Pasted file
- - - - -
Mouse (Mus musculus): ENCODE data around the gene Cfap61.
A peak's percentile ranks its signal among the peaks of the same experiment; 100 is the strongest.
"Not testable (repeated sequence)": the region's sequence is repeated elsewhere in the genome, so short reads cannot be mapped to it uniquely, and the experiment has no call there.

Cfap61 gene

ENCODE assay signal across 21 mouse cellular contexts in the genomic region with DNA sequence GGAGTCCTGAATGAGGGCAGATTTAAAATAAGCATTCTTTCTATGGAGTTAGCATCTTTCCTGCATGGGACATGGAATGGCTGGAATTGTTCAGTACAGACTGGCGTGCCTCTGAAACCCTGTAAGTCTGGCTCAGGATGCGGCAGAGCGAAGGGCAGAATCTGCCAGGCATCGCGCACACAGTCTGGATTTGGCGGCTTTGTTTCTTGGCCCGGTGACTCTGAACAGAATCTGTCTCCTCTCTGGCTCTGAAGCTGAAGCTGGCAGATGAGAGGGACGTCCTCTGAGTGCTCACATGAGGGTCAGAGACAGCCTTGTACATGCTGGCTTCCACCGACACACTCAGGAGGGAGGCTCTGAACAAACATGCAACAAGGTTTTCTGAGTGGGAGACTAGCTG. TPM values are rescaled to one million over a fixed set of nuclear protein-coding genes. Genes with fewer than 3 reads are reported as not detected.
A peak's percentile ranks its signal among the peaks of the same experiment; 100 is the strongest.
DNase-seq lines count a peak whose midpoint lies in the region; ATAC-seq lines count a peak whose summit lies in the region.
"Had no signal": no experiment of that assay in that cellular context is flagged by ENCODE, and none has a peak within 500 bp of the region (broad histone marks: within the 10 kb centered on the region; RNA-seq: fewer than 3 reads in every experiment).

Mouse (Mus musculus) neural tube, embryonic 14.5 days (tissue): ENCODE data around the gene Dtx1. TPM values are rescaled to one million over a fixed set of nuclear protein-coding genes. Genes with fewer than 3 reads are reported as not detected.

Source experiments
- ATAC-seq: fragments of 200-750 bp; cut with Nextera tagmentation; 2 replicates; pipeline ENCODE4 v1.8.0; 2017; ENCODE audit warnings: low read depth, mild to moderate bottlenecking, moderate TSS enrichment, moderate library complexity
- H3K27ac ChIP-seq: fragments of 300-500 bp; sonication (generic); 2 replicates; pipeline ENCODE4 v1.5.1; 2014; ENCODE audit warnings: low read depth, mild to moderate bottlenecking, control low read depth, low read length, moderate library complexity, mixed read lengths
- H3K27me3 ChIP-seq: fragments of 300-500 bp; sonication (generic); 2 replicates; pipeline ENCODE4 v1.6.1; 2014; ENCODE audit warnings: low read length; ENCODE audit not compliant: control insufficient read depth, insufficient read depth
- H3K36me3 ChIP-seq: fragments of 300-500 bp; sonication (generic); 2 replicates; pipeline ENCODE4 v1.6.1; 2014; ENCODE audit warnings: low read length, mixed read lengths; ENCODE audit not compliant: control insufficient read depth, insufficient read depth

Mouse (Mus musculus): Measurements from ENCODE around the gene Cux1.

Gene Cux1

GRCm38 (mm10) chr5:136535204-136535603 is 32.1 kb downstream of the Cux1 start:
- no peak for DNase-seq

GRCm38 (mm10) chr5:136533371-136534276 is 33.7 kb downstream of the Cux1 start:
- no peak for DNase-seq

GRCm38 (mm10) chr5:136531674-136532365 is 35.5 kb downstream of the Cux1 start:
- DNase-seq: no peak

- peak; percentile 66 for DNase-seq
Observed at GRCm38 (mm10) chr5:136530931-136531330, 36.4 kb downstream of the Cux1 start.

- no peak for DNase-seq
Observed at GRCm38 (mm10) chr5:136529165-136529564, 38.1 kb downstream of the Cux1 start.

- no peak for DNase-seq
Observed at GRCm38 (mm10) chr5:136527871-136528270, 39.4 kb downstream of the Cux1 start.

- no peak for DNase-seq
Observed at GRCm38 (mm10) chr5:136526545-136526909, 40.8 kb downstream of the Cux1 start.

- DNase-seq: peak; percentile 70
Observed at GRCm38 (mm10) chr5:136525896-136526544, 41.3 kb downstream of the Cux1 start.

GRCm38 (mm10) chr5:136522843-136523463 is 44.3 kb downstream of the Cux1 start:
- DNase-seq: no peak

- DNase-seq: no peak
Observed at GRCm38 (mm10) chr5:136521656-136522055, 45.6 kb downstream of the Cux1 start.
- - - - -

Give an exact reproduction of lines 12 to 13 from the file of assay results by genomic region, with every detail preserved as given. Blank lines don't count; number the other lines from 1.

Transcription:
- H3K27ac ChIP-seq: fragments of 300-500 bp; sonication (generic); 2 replicates; pipeline ENCODE4 v1.5.1; 2014; ENCODE audit warnings: low read depth, mild to moderate bottlenecking, control low read depth, low read length, moderate library complexity, mixed read lengths
- H3K27me3 ChIP-seq: fragments of 300-500 bp; sonication (generic); 2 replicates; pipeline ENCODE4 v1.6.1; 2014; ENCODE audit warnings: low read length; ENCODE audit not compliant: control insufficient read depth, insufficient read depth